"Since these turbulent times, Atlas’ new management team has instituted several initiatives to restore its business and balance sheet. One of the most significant developments has been the refinancing of all outstanding debt. Now, with only $100 million in long-term debt, the trust’s debt/equity stands at a conservative 30% (below the average for its peer group and for real estate investment trusts). This new package should help Atlas resume distributions in the middle of 2006.
Atlas is the second-largest cold storage operation in North America, providing warehousing and distribution services to the refrigerated food industry. We suspect that 2006 will be the year that Atlas zeroes in on its core operations. The trust has already started to show improvement in 2005 with revenue, gross margins, and earnings higher than 2004 levels. More importantly, net cash flow has increased by about 40% over 2004.
"As the bottom line starts to improve, we believe that current unit prices do not fully reflect Atlas’s underlying net asset value. Its US peers have been valued between $100 and $125 per square foot. However, Atlas’s most recent balance sheet reveals that the implied value of its buildings and real estate is currently between $45 and $55 per square foot. In other words, Atlas’s balance sheet does not accurately illustrate the true replacement cost of its assets.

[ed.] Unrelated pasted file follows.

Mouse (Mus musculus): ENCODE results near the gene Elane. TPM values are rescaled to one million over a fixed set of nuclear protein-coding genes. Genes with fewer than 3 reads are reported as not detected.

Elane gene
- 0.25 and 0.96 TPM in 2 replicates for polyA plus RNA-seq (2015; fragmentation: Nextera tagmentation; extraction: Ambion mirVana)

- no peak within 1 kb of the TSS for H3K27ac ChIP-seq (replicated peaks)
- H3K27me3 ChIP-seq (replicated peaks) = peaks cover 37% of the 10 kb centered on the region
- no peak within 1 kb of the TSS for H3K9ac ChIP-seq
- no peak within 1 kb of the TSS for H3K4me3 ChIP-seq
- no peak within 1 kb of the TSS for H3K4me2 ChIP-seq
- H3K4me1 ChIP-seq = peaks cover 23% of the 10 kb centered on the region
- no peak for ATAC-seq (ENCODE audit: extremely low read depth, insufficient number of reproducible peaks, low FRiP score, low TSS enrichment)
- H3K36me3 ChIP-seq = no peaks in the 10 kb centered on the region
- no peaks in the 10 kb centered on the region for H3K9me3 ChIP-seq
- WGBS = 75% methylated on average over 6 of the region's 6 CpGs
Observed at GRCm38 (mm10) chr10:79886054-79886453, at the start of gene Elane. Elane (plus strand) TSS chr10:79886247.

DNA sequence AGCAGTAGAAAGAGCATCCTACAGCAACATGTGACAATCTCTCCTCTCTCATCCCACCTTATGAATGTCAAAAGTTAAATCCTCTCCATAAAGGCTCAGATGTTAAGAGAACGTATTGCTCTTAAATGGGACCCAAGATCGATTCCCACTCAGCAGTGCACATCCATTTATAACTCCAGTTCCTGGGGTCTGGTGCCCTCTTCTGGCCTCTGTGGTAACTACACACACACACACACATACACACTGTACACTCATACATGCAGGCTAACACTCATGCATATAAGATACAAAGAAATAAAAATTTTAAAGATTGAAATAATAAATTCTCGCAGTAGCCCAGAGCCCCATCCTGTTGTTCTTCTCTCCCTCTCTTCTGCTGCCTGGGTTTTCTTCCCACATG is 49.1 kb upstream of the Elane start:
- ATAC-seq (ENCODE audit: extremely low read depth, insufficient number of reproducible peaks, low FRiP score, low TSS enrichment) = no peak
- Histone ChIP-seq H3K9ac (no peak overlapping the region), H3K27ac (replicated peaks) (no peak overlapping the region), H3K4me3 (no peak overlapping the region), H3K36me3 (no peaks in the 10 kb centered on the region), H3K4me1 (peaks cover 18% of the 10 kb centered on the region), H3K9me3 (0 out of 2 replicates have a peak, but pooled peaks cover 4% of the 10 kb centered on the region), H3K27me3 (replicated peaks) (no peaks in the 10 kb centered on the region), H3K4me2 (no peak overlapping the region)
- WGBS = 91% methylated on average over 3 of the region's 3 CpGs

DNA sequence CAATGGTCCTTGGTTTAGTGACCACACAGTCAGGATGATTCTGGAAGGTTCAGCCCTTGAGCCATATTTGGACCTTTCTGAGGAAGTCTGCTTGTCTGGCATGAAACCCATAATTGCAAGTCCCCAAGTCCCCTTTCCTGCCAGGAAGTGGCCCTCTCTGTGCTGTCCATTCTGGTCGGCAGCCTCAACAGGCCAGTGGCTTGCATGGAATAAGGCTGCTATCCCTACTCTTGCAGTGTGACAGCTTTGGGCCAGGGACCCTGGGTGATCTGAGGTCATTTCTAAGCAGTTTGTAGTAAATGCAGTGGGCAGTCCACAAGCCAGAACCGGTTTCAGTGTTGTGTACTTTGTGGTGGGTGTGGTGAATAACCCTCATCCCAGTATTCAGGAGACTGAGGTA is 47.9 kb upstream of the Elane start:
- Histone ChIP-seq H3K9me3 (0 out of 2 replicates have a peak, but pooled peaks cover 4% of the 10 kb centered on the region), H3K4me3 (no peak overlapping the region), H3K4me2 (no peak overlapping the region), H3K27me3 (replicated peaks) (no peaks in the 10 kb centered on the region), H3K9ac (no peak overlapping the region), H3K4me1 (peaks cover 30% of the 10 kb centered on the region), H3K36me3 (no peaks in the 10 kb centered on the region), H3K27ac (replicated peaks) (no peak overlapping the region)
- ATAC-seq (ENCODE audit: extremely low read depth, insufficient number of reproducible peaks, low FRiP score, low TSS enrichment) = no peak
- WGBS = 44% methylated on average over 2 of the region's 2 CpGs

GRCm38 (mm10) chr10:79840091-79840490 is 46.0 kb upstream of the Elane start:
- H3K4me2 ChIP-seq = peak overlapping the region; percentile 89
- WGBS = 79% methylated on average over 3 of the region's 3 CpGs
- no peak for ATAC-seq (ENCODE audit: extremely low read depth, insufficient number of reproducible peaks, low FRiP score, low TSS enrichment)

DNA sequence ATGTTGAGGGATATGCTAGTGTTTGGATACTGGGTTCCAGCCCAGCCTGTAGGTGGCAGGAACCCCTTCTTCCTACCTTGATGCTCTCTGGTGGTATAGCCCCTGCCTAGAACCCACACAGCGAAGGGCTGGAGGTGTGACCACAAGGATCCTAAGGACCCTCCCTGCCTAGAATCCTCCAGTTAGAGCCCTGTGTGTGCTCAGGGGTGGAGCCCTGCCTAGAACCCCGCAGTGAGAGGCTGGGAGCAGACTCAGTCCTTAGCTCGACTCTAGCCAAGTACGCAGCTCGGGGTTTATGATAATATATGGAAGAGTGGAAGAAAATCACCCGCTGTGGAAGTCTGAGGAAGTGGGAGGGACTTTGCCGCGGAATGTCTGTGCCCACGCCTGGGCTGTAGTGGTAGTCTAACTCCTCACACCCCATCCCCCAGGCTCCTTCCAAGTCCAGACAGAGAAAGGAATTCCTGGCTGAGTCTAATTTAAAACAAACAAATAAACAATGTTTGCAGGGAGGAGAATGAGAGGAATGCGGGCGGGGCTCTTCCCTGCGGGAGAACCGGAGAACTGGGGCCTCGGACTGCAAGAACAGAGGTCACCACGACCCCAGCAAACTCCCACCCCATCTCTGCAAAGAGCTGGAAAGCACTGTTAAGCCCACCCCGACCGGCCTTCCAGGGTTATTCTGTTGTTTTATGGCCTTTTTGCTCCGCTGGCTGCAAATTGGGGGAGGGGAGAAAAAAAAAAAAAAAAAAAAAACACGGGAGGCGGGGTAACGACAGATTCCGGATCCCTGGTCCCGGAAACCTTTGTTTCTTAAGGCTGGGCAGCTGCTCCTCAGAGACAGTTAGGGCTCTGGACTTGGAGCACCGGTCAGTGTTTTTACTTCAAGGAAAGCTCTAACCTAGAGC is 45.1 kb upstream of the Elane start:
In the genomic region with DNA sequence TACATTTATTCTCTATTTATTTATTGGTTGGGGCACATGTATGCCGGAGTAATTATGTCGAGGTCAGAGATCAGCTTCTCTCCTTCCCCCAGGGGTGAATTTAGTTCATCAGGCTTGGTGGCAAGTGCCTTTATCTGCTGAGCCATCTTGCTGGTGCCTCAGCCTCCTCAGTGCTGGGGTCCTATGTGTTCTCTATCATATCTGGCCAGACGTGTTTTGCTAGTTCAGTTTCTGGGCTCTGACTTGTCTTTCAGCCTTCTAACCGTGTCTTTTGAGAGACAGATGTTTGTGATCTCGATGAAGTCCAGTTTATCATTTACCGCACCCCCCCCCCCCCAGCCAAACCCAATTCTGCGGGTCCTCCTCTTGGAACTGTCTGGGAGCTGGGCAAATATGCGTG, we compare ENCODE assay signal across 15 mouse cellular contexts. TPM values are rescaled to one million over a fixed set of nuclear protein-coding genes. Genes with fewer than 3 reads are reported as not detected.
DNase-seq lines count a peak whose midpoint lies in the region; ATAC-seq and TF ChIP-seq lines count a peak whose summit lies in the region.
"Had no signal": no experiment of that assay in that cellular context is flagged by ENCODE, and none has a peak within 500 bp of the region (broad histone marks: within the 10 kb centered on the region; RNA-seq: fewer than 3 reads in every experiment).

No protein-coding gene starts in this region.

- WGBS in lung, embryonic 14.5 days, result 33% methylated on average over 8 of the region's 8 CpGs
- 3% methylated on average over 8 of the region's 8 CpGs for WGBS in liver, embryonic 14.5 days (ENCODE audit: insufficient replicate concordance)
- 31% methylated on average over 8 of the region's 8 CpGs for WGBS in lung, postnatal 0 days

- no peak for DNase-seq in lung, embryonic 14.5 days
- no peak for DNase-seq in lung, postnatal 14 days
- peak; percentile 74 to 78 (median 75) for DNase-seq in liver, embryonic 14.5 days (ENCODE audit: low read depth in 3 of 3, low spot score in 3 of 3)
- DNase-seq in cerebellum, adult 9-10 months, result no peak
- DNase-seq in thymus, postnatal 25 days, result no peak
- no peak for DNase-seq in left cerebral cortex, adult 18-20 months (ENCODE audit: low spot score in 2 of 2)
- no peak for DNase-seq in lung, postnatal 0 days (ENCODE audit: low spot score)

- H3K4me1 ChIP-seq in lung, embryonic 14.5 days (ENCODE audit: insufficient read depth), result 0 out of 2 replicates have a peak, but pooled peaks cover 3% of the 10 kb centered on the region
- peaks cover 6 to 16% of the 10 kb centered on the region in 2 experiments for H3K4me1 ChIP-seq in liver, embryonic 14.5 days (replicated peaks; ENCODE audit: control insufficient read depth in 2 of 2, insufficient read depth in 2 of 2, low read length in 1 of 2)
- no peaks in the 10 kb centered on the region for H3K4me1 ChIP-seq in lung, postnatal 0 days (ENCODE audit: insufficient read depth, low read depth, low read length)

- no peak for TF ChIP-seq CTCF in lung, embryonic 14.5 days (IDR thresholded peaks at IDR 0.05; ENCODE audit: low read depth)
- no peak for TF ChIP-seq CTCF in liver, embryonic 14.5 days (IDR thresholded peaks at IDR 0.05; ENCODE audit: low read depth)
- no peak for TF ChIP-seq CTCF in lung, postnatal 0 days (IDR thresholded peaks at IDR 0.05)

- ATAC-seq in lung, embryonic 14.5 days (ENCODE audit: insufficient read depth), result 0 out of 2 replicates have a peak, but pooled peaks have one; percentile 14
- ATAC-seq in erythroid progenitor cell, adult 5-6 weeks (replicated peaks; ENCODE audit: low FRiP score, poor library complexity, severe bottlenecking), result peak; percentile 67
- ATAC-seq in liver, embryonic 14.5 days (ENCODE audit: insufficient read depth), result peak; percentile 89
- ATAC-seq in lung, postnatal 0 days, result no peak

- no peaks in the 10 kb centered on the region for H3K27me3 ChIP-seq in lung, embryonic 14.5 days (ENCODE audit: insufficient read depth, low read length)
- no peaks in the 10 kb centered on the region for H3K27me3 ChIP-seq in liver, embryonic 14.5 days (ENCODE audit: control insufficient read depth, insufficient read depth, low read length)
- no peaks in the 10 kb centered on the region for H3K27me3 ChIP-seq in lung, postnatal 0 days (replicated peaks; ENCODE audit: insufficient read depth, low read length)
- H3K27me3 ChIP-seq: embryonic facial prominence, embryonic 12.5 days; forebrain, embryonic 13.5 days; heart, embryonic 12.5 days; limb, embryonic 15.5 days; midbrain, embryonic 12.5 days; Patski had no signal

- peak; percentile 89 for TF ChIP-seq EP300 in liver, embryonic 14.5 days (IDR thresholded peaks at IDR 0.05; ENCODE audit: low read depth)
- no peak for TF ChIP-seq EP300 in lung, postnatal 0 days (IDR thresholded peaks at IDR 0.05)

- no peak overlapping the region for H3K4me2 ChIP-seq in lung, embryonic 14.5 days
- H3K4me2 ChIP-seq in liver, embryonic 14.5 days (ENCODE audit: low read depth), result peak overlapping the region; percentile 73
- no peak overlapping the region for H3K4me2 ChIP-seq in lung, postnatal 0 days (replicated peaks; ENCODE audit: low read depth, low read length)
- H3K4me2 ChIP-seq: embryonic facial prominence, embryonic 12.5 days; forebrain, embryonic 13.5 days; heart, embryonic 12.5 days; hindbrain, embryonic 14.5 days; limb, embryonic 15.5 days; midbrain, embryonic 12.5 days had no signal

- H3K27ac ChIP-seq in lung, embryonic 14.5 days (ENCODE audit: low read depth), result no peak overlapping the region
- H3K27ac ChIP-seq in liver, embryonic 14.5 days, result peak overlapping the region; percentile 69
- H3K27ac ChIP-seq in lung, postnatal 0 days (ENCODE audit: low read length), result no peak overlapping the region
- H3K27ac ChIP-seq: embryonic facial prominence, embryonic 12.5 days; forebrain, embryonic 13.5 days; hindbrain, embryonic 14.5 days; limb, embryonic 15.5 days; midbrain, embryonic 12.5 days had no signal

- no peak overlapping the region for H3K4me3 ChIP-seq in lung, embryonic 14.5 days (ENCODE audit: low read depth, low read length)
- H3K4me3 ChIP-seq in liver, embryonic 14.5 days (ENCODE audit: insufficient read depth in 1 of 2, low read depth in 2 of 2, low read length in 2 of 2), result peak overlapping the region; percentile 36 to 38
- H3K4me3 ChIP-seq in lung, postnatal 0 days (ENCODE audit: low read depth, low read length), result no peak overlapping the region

"Based on a conservative valuation, we believe Atlas’ cold storage facilities alone to be worth, at minimum, $7 per unit. In addition to these physical assets, Atlas’ logistics and transportation division could be worth $1.50 per unit. Clearly, Atlas’ troubled past still casts a dark shadow in the minds of many investors. The pending class action lawsuit is currently asking for damages that exceed the market capitalization of the trust. In our view, a sizeable award is unlikely. With a focused management team, flexible balance sheet, and opportunities to grow the bottom line, Atlas is on the road to recovery.
"To communicate his belief in the future of the trust, Mr. Williamson, on his own accord, has purchased 285,000 units between $5 and $6. With an estimated NAV of $8.50 per unit, and an expected yield of 6%–8%, we believe the units represent good value at current levels. The units are also traded through the over-the-counter Pink Sheets in the US but volume is very light. Atlas is a buy for aggressive investors."